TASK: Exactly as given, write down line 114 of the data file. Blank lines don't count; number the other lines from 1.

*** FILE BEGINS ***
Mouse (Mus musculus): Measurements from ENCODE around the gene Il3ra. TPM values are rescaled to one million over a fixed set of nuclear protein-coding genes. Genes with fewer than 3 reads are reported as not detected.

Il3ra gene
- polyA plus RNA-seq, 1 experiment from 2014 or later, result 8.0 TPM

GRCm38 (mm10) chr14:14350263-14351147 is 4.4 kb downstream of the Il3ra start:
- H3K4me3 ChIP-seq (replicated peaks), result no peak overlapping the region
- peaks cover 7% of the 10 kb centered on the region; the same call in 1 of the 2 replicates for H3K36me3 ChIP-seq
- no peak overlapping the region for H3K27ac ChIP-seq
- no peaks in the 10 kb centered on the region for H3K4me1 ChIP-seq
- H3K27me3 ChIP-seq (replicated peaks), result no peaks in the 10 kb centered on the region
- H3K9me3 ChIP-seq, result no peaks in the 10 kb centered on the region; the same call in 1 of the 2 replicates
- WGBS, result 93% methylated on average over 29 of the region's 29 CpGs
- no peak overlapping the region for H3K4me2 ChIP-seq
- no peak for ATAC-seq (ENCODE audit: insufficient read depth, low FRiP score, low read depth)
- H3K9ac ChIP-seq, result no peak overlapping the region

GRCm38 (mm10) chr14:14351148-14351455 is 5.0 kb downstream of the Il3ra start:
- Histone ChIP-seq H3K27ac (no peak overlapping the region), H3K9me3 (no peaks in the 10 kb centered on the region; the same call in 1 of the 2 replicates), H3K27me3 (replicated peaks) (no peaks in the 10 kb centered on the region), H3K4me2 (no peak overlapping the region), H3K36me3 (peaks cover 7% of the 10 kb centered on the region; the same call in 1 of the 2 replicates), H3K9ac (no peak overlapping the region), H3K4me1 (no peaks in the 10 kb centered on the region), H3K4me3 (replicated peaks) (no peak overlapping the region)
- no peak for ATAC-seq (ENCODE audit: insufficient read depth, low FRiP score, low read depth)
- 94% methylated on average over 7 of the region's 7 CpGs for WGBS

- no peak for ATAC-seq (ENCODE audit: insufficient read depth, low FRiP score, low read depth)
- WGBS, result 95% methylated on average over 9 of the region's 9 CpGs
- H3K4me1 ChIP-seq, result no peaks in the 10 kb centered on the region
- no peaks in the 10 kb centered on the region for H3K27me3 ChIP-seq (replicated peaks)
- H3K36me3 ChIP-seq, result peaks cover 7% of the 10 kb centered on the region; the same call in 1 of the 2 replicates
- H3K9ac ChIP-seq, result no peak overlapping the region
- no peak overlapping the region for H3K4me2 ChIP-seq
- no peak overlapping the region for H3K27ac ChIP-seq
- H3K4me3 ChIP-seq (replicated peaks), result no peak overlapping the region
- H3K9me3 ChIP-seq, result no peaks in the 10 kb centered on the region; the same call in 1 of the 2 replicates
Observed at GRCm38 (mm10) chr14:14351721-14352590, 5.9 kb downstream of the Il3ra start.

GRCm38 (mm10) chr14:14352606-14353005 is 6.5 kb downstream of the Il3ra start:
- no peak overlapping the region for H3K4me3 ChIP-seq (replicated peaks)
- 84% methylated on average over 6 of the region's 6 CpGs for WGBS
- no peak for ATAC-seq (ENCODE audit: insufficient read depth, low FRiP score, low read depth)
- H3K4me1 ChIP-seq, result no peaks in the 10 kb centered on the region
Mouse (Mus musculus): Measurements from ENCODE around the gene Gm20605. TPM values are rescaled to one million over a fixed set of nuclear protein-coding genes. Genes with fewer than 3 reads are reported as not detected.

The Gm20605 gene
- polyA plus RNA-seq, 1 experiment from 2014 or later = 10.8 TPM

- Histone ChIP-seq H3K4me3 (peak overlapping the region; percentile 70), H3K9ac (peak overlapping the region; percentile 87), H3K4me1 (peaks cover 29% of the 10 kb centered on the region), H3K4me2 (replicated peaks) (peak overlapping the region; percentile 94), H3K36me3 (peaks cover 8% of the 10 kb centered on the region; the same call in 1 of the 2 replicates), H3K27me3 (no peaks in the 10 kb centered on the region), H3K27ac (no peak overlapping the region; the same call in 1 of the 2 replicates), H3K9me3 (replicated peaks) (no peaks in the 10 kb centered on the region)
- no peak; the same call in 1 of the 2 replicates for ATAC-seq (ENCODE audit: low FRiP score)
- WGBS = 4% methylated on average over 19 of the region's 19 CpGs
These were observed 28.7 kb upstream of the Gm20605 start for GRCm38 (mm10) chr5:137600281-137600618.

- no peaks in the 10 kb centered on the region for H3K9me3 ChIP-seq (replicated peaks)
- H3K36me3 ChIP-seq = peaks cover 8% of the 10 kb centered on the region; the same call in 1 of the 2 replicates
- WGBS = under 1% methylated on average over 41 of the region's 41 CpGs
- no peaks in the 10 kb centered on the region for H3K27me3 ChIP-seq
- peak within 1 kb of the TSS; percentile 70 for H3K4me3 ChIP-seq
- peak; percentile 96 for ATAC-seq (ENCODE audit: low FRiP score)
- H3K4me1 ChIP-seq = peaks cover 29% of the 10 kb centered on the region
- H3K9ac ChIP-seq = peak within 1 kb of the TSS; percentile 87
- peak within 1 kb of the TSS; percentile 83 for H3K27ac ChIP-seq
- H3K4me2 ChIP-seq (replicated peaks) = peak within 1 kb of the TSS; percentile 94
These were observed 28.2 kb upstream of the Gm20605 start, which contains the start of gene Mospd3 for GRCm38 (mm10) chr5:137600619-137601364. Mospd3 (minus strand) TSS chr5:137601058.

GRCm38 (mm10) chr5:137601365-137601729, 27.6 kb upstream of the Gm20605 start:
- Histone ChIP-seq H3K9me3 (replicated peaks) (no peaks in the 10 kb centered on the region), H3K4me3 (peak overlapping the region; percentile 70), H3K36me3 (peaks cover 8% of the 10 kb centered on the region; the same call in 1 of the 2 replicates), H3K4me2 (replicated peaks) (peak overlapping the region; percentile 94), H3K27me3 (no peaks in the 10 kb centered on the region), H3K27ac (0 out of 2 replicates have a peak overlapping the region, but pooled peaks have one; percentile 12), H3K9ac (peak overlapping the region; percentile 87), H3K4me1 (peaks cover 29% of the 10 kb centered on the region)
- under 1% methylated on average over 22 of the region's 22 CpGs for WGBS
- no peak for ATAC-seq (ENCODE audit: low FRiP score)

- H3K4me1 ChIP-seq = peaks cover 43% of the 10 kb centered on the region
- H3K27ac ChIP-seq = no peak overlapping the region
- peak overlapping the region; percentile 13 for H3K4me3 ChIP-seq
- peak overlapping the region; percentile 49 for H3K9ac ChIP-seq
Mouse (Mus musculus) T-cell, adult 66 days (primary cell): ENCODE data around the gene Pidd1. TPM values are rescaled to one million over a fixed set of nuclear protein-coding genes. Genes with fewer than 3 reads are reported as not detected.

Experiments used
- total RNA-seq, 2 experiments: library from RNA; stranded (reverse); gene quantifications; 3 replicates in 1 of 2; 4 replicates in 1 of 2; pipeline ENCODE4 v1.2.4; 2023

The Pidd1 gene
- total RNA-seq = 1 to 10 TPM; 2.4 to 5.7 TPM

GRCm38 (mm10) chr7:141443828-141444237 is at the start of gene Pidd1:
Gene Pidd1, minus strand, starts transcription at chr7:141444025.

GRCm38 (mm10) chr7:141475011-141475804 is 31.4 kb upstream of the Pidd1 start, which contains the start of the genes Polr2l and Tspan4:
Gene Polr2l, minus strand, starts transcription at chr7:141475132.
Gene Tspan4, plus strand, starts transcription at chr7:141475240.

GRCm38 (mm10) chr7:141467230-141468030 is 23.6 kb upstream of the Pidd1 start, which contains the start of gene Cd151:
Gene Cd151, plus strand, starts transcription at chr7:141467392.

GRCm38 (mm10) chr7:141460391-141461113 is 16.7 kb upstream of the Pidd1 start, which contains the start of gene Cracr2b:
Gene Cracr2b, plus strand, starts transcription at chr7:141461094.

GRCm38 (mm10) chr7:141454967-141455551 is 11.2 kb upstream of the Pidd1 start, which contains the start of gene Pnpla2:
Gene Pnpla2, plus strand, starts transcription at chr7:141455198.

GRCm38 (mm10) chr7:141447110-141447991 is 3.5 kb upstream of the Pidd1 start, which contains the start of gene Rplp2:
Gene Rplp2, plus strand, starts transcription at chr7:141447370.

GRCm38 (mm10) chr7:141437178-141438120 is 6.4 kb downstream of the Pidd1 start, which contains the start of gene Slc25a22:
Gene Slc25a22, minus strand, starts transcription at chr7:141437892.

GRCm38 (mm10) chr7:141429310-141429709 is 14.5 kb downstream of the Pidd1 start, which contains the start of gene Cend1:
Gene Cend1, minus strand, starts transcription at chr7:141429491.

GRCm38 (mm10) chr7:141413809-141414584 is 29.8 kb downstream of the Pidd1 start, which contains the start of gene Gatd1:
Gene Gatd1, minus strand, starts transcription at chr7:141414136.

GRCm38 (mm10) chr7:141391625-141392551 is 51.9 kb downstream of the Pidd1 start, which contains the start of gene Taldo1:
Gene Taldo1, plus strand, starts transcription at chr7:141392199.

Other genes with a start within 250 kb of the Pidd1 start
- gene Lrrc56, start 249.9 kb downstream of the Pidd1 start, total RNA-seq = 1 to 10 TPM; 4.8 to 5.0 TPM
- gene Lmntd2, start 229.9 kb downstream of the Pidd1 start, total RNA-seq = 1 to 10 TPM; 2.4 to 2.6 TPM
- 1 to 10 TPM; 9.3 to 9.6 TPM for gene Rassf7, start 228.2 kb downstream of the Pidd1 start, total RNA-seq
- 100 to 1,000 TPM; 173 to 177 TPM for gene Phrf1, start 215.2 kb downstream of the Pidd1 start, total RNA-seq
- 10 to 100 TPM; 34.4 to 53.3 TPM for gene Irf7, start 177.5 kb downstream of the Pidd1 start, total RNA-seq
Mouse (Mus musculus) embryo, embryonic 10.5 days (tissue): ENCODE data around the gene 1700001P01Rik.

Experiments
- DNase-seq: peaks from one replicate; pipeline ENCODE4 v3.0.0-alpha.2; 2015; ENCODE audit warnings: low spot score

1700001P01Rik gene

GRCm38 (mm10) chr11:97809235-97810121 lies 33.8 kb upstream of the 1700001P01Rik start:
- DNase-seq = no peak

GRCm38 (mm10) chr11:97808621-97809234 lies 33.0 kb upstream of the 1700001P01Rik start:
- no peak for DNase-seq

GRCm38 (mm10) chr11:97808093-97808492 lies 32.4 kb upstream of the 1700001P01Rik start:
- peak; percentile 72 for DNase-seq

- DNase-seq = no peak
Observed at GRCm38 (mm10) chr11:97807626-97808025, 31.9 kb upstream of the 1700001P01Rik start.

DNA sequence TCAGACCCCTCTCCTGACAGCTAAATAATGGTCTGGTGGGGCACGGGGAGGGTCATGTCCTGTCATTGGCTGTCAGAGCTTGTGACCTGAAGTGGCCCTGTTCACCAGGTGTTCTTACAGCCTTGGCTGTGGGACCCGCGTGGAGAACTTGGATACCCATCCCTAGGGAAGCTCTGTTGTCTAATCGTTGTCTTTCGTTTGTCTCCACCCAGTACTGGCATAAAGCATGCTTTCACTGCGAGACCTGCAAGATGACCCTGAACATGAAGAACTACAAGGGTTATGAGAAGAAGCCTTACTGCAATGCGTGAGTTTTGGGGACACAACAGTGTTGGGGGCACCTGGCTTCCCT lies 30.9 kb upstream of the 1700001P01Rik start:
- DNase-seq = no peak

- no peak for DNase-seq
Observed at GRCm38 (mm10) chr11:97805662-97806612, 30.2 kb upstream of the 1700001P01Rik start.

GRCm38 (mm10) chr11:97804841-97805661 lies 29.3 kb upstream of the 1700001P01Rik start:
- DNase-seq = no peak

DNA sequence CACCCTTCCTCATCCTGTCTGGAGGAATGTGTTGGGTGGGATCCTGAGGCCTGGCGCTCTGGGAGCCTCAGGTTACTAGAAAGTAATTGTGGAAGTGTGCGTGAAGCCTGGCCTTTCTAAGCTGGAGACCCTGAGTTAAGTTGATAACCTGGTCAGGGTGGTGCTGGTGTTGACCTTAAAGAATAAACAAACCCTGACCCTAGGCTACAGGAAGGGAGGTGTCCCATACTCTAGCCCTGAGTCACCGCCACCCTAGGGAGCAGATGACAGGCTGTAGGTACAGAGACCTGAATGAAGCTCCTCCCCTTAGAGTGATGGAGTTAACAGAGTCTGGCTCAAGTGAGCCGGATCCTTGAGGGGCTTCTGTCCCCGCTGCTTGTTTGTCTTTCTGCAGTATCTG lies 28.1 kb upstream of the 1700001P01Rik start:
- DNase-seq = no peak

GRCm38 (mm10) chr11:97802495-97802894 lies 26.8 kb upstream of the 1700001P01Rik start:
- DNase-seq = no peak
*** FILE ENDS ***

- DNase-seq = no peak